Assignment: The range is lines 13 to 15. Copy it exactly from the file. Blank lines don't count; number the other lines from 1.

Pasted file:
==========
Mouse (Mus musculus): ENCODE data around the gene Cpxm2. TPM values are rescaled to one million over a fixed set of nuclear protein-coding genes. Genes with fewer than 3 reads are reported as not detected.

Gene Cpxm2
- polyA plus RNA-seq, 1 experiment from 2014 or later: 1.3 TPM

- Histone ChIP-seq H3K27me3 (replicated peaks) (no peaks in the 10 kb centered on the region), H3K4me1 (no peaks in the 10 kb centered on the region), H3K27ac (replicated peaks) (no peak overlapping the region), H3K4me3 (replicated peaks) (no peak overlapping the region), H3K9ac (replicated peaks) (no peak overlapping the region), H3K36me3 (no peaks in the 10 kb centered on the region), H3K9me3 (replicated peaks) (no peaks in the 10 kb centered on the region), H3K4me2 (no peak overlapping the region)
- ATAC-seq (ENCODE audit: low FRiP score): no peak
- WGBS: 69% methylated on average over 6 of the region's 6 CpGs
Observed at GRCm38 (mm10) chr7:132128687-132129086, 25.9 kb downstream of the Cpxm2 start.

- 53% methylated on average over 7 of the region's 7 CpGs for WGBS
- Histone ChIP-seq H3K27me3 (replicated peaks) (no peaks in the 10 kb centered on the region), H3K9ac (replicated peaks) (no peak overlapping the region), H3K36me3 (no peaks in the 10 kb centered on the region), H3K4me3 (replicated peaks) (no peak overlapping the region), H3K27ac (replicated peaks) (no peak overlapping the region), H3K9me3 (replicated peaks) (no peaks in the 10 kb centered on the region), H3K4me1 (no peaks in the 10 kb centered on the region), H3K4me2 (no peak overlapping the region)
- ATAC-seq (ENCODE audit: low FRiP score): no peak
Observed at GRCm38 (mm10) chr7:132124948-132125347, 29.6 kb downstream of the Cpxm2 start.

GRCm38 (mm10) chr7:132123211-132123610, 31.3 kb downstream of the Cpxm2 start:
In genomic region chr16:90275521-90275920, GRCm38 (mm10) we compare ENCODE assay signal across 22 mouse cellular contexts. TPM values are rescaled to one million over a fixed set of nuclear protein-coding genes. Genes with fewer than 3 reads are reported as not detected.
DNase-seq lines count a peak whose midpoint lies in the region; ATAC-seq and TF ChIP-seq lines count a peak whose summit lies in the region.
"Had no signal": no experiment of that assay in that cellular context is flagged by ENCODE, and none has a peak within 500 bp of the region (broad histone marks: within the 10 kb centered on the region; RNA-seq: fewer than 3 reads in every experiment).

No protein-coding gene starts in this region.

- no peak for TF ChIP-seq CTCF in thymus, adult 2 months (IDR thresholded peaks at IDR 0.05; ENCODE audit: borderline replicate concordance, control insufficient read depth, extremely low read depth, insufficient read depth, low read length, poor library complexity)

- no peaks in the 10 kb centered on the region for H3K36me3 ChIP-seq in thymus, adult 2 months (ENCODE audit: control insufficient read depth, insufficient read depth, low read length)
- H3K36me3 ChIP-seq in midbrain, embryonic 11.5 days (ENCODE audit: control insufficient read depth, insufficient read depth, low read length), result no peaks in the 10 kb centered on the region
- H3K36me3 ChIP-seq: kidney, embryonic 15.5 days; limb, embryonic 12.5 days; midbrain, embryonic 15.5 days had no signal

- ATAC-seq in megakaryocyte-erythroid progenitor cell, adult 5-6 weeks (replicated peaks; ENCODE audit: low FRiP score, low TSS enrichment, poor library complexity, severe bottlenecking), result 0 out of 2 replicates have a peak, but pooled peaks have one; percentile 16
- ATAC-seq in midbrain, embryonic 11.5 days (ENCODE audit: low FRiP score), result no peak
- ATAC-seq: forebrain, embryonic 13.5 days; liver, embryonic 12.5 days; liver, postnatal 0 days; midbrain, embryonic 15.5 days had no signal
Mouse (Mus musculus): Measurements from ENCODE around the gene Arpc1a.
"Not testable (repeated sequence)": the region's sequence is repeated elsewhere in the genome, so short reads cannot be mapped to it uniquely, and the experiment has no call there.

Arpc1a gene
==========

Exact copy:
In genomic region chr16:90275521-90275920, GRCm38 (mm10) we compare ENCODE assay signal across 22 mouse cellular contexts. TPM values are rescaled to one million over a fixed set of nuclear protein-coding genes. Genes with fewer than 3 reads are reported as not detected.
DNase-seq lines count a peak whose midpoint lies in the region; ATAC-seq and TF ChIP-seq lines count a peak whose summit lies in the region.
"Had no signal": no experiment of that assay in that cellular context is flagged by ENCODE, and none has a peak within 500 bp of the region (broad histone marks: within the 10 kb centered on the region; RNA-seq: fewer than 3 reads in every experiment).